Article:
School Uniforms, Dress Codes & Book Bags

National School Safety and Security Services receives a number of inquiries regarding the issue of school uniforms , dress codes, book bag control, and their role in improving school safety and security.  Although we believe that no single strategy is a panacea for improving school safety, we do believe that school uniforms, dress codes, and book bag control can contribute toward improving the school climate.  School climate, of course, can play a significant role in reducing security threats and improving school safety.

Uniforms and Dress Codes

School officials have a responsibility to provide a safe, secure, and productive learning environment.  Dress and appearance play a role in doing so.  Although we do not support violating the law, including the legal rights of others, we do believe that properly implemented policies and strategies around dress and appearance are within the realm of reasonable actions which can be taken by school officials to promote a positive school climate.

Dress codes and uniforms can help reduce the potential for conflict by;

1.  Reducing conflict stemming from socio-economic status, i.e., conflicts stemming from comments and personal attacks about who has better clothing and so on.

2.  Reducing ways in which gang members can identify themselves which, in essence, is a form of intimidation and creates fear.

3.  Reduces the risk of students being robbed to and from school, or for that matter in school, of expensive clothing, jewelry, etc.

4.  In the case of uniforms, could help school administrators identify non-students, trespassers, and other visitors in the hallways who stand out in the crowd.

These are general observations and, of course, there are exceptions.  For example, one group of students told us that although they had uniforms, the school policy did not specify specific types of uniforms, so some students wore very expensive dark pants and light shirts, while others wore less expensive ones, and the status reduction argument was thus moot. Of course, there are also many ways for gang members to identify themselves in addition to dress, too, so uniforms do not eliminate gangs or all of their ways to identify.  Still, the fact that there are some glitches and ways to beat the system should not shoot down the entire concept.

Student and parent input should be received on the front-end of implementing such policies, especially school uniforms. Anecdotal information suggests that such involvement reduces non-compliance and increases ownership into the program. Ironically, once implemented, many students and staff are pleased with uniforms, for example, and parents are also pleased with the idea that they are often cheaper than common popular clothing, plus they do not have the hassle with their children each day of dealing with “what to wear” to school.

Do dress codes and uniforms violate freedom of expression opportunities? We think that this argument is quite weak. Students are free to dress as they and their parents choose during non-school hours. They also need to realize that dress codes and uniforms are a reality of the workplace in the adult world including in professional offices, retail and food stores, delivery services, government offices and service providers such as post offices, public safety employers, and so on.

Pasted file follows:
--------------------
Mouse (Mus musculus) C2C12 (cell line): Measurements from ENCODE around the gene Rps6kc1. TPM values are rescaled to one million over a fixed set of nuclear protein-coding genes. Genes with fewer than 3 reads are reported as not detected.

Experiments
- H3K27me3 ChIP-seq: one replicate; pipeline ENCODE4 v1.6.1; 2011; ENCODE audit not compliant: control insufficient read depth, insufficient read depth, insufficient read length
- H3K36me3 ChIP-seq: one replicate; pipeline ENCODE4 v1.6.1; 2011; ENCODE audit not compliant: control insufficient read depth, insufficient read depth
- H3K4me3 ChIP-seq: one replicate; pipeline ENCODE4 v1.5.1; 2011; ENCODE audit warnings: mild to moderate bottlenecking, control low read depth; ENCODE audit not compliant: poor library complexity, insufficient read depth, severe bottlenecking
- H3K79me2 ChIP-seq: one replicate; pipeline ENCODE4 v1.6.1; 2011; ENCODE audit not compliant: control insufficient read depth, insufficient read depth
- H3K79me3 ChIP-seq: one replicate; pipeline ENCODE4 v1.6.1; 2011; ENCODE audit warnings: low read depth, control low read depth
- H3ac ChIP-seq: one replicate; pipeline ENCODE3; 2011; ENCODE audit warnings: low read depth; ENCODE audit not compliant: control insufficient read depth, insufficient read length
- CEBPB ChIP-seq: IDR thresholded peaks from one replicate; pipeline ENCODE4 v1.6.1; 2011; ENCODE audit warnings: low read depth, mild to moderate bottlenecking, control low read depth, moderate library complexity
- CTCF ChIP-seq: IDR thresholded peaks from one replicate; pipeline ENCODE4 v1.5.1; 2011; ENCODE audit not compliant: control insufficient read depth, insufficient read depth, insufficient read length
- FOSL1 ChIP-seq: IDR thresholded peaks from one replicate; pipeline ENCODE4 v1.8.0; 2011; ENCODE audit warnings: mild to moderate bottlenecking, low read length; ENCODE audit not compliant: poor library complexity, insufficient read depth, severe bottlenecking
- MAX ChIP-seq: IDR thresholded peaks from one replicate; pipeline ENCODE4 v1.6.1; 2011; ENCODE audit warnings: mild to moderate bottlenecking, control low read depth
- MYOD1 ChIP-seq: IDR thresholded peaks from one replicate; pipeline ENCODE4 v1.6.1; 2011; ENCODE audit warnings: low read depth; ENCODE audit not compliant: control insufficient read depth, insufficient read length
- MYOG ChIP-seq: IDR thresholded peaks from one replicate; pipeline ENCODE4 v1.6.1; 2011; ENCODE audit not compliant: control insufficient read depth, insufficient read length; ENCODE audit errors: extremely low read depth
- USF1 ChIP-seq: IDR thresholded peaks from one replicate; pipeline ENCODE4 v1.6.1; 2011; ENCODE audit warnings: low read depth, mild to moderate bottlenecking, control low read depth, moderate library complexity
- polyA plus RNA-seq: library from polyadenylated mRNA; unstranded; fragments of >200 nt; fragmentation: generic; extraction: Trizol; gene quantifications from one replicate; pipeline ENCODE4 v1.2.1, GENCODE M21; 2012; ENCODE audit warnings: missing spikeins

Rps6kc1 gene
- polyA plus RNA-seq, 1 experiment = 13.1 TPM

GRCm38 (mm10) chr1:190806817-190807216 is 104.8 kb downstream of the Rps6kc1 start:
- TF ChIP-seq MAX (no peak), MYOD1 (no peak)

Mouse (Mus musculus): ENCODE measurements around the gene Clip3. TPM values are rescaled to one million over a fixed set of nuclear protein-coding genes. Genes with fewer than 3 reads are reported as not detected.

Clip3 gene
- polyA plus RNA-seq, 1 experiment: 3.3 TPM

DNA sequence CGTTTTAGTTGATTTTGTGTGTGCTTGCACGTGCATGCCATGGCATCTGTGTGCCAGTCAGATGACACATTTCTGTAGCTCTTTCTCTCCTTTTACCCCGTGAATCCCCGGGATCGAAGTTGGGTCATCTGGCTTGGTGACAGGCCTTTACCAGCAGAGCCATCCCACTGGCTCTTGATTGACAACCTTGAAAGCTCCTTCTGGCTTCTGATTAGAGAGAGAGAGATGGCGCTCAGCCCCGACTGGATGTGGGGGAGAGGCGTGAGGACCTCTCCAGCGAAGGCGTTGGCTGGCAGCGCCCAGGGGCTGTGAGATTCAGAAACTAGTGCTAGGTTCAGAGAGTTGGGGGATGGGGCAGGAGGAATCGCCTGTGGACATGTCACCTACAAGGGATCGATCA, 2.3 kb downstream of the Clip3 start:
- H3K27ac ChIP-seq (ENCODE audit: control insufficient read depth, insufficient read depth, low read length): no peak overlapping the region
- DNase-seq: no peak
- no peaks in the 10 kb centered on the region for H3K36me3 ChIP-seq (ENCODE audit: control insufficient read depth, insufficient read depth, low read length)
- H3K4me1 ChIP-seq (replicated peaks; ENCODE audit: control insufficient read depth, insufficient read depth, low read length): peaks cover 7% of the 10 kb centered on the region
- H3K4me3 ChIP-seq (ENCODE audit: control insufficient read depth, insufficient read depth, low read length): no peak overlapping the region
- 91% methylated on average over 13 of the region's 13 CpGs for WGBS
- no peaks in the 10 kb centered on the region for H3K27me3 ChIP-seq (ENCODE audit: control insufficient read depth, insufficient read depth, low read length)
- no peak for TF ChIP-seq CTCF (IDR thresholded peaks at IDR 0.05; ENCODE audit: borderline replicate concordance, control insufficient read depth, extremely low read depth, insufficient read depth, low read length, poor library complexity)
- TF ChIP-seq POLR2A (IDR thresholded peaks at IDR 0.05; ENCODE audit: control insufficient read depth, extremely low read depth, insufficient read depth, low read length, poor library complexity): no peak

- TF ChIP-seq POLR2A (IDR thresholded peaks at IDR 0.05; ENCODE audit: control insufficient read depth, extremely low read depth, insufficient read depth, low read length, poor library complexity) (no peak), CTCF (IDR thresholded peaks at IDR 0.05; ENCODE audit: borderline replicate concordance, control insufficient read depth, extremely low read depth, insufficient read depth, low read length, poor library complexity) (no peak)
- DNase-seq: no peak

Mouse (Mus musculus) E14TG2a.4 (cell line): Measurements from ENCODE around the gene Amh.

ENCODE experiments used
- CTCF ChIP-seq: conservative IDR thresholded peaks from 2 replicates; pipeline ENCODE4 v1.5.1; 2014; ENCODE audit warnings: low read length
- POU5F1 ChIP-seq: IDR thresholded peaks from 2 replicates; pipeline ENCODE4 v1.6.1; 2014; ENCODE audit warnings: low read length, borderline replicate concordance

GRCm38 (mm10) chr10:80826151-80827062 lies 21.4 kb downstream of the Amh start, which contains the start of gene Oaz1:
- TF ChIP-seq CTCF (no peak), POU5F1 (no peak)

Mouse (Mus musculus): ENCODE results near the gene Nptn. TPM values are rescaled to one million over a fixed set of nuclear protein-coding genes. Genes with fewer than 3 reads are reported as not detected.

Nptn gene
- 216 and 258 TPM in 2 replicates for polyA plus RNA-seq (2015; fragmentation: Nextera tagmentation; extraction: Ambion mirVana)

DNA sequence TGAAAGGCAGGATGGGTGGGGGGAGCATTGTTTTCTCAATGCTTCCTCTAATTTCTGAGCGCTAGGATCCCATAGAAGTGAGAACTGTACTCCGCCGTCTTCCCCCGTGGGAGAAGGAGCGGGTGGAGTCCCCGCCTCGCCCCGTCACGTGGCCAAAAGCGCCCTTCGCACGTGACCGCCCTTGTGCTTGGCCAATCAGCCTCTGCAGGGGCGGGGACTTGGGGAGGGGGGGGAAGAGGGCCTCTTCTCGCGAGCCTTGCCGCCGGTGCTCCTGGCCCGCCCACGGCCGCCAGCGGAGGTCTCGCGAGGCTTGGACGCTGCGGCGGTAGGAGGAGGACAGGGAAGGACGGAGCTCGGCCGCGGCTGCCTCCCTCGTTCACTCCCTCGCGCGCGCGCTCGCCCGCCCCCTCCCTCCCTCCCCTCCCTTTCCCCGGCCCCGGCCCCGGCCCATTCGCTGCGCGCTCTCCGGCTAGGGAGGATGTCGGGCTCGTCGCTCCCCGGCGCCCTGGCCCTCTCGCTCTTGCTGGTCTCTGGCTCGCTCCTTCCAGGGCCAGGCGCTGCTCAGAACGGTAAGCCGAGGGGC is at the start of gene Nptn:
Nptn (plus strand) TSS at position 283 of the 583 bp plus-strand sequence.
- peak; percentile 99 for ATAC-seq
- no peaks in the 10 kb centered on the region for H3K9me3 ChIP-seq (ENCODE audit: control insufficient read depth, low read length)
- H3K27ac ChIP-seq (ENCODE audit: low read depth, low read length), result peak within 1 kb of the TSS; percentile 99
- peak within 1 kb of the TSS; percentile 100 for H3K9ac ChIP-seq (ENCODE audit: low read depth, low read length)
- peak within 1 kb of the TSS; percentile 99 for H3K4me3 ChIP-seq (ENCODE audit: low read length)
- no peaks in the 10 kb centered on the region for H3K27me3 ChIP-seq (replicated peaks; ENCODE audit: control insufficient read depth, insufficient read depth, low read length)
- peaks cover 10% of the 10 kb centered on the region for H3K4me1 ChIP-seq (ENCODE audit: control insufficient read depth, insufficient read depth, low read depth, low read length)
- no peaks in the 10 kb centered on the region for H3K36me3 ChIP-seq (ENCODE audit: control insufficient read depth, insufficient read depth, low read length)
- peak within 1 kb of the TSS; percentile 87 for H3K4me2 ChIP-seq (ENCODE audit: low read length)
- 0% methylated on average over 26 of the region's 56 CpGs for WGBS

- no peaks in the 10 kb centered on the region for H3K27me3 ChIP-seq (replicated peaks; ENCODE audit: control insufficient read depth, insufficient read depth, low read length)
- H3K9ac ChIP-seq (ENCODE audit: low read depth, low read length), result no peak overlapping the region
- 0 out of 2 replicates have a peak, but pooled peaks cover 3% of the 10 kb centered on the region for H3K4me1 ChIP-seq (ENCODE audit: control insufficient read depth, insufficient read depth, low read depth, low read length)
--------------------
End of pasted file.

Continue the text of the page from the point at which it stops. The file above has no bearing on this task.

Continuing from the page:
Although we would question whether uniforms or dress codes alone are responsible for major school crime reductions, our anecdotal information, experiences, and observations in the field suggest that they do improve school climate.

Book Bags/Backpacks

Should schools go to clear or see-through book bags? Should they eliminate book bags?

We do not believe that clear book bags will guarantee that weapons will not make it into the school or classroom. Someone could still carry weapons on his or her person, which is what we anticipate individuals chosing to bring a weapon to school might do.  Individuals could also wrap a weapon on the inside of the book bag where it would not be readily seen.  We also hear complaints that clear book bags create a privacy concern for students carrying personal hygiene items. We do tend to find that schools instituting clear book bags often do so as a knee-jerk reaction to weapons issues in their schools, and that doing so results more in having “security theater” (to make people “feel” safe or that something is being done) than in having an effective weapons reduction strategy.

More importantly, requiring students to leave book bags in their lockers during the school day reduces the risks of conflicts arising from hallway horseplay, bumping of other students with book bags, and similar dynamics that often lead to fights and altercations, including those where weapons may be used.  This requirement, in our opinion, balances out legitimate needs to have book bags for carrying large numbers of books home while still reducing the potential for conflicts, especially in schools with tight hallways and stairwells.  It also teaches students to plan ahead several periods — and an ability to plan is a necessity for survival in the adult business and personal worlds!

For additional information contact our president, Ken Trump.